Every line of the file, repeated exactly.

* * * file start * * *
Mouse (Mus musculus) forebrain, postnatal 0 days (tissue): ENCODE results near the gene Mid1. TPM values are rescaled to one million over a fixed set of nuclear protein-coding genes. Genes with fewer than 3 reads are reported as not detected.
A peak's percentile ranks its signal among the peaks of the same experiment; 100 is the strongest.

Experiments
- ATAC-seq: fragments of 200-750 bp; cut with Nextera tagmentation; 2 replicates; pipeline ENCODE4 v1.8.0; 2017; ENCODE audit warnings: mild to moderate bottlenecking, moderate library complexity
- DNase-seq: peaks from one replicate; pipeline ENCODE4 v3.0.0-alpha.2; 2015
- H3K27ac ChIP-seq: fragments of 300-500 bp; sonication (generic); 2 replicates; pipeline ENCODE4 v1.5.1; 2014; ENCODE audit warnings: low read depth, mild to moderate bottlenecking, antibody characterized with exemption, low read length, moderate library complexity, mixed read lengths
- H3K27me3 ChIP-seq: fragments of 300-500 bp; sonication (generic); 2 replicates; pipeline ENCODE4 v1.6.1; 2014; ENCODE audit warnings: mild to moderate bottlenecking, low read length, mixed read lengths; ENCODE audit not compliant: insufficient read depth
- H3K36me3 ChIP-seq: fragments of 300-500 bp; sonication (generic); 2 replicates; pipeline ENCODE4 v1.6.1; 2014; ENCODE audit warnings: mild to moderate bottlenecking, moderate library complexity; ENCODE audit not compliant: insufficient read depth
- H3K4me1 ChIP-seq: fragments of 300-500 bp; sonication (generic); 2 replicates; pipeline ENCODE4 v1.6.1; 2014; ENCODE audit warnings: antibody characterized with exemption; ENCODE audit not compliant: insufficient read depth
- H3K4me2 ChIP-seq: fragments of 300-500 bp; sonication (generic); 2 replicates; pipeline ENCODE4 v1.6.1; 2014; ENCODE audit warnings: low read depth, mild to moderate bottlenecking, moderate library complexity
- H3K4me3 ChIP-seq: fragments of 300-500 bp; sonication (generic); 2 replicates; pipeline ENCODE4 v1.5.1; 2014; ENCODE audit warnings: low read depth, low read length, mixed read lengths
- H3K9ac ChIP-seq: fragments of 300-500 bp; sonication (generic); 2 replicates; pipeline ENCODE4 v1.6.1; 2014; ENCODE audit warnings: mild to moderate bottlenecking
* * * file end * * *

Mouse (Mus musculus) forebrain, postnatal 0 days (tissue): ENCODE results near the gene Mid1. TPM values are rescaled to one million over a fixed set of nuclear protein-coding genes. Genes with fewer than 3 reads are reported as not detected.
A peak's percentile ranks its signal among the peaks of the same experiment; 100 is the strongest.

Experiments
- ATAC-seq: fragments of 200-750 bp; cut with Nextera tagmentation; 2 replicates; pipeline ENCODE4 v1.8.0; 2017; ENCODE audit warnings: mild to moderate bottlenecking, moderate library complexity
- DNase-seq: peaks from one replicate; pipeline ENCODE4 v3.0.0-alpha.2; 2015
- H3K27ac ChIP-seq: fragments of 300-500 bp; sonication (generic); 2 replicates; pipeline ENCODE4 v1.5.1; 2014; ENCODE audit warnings: low read depth, mild to moderate bottlenecking, antibody characterized with exemption, low read length, moderate library complexity, mixed read lengths
- H3K27me3 ChIP-seq: fragments of 300-500 bp; sonication (generic); 2 replicates; pipeline ENCODE4 v1.6.1; 2014; ENCODE audit warnings: mild to moderate bottlenecking, low read length, mixed read lengths; ENCODE audit not compliant: insufficient read depth
- H3K36me3 ChIP-seq: fragments of 300-500 bp; sonication (generic); 2 replicates; pipeline ENCODE4 v1.6.1; 2014; ENCODE audit warnings: mild to moderate bottlenecking, moderate library complexity; ENCODE audit not compliant: insufficient read depth
- H3K4me1 ChIP-seq: fragments of 300-500 bp; sonication (generic); 2 replicates; pipeline ENCODE4 v1.6.1; 2014; ENCODE audit warnings: antibody characterized with exemption; ENCODE audit not compliant: insufficient read depth
- H3K4me2 ChIP-seq: fragments of 300-500 bp; sonication (generic); 2 replicates; pipeline ENCODE4 v1.6.1; 2014; ENCODE audit warnings: low read depth, mild to moderate bottlenecking, moderate library complexity
- H3K4me3 ChIP-seq: fragments of 300-500 bp; sonication (generic); 2 replicates; pipeline ENCODE4 v1.5.1; 2014; ENCODE audit warnings: low read depth, low read length, mixed read lengths
- H3K9ac ChIP-seq: fragments of 300-500 bp; sonication (generic); 2 replicates; pipeline ENCODE4 v1.6.1; 2014; ENCODE audit warnings: mild to moderate bottlenecking